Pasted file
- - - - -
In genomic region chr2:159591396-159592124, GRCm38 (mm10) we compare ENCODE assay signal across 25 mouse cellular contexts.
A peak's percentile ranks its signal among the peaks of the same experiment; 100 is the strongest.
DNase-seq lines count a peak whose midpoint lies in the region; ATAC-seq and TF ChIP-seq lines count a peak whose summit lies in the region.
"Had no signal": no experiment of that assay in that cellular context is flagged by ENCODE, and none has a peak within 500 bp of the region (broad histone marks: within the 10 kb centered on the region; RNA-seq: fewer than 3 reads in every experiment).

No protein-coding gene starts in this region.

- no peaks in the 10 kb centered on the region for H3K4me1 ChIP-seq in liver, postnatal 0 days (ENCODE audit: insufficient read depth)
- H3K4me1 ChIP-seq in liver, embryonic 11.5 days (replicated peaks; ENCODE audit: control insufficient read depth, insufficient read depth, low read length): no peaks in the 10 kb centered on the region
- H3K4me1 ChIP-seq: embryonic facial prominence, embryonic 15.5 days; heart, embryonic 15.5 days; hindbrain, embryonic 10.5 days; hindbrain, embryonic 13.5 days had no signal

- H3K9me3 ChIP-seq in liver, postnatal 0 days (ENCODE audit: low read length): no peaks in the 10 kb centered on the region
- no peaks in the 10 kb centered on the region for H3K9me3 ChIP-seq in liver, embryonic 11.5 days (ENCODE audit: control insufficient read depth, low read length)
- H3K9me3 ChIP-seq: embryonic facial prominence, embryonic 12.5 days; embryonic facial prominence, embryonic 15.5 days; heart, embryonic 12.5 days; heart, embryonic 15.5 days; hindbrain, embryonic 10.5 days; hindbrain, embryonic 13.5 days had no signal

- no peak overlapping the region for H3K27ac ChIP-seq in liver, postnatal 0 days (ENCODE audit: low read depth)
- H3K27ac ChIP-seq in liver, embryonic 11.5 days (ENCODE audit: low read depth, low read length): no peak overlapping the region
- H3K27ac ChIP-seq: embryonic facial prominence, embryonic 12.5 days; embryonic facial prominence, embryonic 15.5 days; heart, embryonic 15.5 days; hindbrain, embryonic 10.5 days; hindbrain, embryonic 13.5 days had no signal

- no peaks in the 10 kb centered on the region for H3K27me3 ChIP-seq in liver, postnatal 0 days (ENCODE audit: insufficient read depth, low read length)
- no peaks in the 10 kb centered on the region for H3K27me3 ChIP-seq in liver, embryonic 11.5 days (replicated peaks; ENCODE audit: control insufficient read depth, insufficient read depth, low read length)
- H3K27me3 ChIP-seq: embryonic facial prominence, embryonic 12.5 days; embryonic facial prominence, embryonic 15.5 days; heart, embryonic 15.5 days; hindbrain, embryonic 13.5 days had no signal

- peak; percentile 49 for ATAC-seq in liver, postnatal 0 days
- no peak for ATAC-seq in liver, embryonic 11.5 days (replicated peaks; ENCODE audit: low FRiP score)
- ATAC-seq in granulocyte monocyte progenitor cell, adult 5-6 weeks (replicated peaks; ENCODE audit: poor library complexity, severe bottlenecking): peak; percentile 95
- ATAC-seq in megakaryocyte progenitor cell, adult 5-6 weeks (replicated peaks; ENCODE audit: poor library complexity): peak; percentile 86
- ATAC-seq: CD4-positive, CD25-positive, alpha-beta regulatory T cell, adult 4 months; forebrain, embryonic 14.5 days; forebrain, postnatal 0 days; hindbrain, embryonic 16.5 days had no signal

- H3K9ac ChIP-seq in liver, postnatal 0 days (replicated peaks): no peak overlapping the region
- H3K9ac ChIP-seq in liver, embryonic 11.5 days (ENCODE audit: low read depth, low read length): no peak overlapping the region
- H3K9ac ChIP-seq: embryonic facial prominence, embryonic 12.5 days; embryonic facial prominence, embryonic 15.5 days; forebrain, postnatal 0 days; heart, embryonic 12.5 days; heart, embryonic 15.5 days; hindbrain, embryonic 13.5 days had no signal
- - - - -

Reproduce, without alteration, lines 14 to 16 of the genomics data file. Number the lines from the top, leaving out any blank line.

- H3K27ac ChIP-seq: embryonic facial prominence, embryonic 12.5 days; embryonic facial prominence, embryonic 15.5 days; heart, embryonic 15.5 days; hindbrain, embryonic 10.5 days; hindbrain, embryonic 13.5 days had no signal

- no peaks in the 10 kb centered on the region for H3K27me3 ChIP-seq in liver, postnatal 0 days (ENCODE audit: insufficient read depth, low read length)
- no peaks in the 10 kb centered on the region for H3K27me3 ChIP-seq in liver, embryonic 11.5 days (replicated peaks; ENCODE audit: control insufficient read depth, insufficient read depth, low read length)